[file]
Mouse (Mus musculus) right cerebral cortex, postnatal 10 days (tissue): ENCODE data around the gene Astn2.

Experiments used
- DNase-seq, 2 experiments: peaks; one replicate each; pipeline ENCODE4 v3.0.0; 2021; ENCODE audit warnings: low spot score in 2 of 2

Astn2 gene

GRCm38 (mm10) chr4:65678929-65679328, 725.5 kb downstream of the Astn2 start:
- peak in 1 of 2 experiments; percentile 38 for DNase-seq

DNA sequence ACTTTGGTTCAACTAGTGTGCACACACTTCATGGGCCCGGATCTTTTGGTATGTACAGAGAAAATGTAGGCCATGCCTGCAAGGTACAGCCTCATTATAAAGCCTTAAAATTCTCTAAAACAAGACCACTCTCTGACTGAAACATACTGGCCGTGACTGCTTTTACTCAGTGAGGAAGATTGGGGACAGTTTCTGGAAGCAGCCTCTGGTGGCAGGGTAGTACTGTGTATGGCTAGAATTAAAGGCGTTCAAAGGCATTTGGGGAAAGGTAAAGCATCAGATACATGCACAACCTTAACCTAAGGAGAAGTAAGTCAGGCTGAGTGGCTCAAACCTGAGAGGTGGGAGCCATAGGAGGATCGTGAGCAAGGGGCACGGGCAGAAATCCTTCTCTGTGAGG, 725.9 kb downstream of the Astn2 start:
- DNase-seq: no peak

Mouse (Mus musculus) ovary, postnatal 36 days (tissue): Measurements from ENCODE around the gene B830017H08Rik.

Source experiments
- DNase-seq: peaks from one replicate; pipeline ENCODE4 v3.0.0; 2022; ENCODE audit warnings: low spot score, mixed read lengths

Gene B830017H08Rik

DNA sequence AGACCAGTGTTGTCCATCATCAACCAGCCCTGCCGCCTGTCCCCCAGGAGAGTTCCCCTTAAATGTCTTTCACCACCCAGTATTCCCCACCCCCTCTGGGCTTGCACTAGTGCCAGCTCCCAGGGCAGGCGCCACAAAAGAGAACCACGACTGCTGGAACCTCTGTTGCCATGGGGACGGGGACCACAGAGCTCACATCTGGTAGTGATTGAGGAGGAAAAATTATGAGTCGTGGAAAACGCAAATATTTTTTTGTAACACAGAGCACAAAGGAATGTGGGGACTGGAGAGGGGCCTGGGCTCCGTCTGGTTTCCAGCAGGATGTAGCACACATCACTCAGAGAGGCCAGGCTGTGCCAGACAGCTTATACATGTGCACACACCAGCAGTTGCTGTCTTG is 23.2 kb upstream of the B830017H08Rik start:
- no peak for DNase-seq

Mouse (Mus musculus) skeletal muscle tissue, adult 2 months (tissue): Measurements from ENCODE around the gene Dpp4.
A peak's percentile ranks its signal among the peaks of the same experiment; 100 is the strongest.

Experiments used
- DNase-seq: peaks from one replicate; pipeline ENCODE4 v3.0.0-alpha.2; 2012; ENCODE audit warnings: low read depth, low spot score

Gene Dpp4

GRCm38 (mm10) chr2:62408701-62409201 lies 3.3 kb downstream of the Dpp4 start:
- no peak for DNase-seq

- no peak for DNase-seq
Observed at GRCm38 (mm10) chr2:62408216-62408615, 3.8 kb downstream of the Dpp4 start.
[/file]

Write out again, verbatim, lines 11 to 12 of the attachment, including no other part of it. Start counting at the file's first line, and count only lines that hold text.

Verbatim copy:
- DNase-seq: peaks from one replicate; pipeline ENCODE4 v3.0.0; 2022; ENCODE audit warnings: low spot score, mixed read lengths

Gene B830017H08Rik